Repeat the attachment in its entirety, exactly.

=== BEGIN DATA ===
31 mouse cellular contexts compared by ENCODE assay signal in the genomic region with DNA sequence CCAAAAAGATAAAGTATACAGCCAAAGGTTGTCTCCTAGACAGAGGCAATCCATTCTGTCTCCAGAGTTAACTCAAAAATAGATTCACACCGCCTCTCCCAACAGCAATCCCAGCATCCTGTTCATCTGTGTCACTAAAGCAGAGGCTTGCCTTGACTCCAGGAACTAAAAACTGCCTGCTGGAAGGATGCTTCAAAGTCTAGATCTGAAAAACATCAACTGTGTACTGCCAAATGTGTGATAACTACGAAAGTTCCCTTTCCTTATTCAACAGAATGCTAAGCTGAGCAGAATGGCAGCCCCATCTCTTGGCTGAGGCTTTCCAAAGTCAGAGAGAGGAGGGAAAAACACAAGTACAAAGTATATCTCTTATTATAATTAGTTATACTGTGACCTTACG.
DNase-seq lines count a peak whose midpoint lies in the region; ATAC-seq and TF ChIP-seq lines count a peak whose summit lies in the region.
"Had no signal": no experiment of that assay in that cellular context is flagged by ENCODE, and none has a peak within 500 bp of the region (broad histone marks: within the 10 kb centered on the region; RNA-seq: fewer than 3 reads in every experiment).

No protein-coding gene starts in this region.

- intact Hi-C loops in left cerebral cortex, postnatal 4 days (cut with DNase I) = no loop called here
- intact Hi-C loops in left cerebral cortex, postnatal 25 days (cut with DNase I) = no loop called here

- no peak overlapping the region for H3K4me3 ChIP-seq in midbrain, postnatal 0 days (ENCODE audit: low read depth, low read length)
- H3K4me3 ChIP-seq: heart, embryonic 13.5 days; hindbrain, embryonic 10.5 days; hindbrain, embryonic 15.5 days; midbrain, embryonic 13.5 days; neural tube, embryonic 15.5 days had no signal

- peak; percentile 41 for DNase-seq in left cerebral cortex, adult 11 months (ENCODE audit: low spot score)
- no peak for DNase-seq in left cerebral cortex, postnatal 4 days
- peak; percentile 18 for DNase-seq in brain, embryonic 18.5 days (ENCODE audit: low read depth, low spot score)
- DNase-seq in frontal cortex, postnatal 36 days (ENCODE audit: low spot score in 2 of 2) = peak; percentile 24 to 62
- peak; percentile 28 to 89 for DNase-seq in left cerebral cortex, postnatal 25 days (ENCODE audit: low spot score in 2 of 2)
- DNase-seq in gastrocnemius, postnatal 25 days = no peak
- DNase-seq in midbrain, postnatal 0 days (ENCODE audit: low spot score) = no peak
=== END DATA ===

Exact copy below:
31 mouse cellular contexts compared by ENCODE assay signal in the genomic region with DNA sequence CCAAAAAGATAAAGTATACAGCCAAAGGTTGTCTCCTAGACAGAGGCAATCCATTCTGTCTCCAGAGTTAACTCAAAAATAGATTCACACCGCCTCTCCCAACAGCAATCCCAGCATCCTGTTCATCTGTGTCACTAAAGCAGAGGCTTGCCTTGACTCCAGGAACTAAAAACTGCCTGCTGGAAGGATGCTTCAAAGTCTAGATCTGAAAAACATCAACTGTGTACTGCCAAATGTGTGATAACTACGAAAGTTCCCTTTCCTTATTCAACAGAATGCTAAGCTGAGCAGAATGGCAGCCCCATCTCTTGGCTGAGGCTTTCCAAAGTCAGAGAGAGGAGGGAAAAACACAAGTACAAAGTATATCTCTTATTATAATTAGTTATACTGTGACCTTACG.
DNase-seq lines count a peak whose midpoint lies in the region; ATAC-seq and TF ChIP-seq lines count a peak whose summit lies in the region.
"Had no signal": no experiment of that assay in that cellular context is flagged by ENCODE, and none has a peak within 500 bp of the region (broad histone marks: within the 10 kb centered on the region; RNA-seq: fewer than 3 reads in every experiment).

No protein-coding gene starts in this region.

- intact Hi-C loops in left cerebral cortex, postnatal 4 days (cut with DNase I) = no loop called here
- intact Hi-C loops in left cerebral cortex, postnatal 25 days (cut with DNase I) = no loop called here

- no peak overlapping the region for H3K4me3 ChIP-seq in midbrain, postnatal 0 days (ENCODE audit: low read depth, low read length)
- H3K4me3 ChIP-seq: heart, embryonic 13.5 days; hindbrain, embryonic 10.5 days; hindbrain, embryonic 15.5 days; midbrain, embryonic 13.5 days; neural tube, embryonic 15.5 days had no signal

- peak; percentile 41 for DNase-seq in left cerebral cortex, adult 11 months (ENCODE audit: low spot score)
- no peak for DNase-seq in left cerebral cortex, postnatal 4 days
- peak; percentile 18 for DNase-seq in brain, embryonic 18.5 days (ENCODE audit: low read depth, low spot score)
- DNase-seq in frontal cortex, postnatal 36 days (ENCODE audit: low spot score in 2 of 2) = peak; percentile 24 to 62
- peak; percentile 28 to 89 for DNase-seq in left cerebral cortex, postnatal 25 days (ENCODE audit: low spot score in 2 of 2)
- DNase-seq in gastrocnemius, postnatal 25 days = no peak
- DNase-seq in midbrain, postnatal 0 days (ENCODE audit: low spot score) = no peak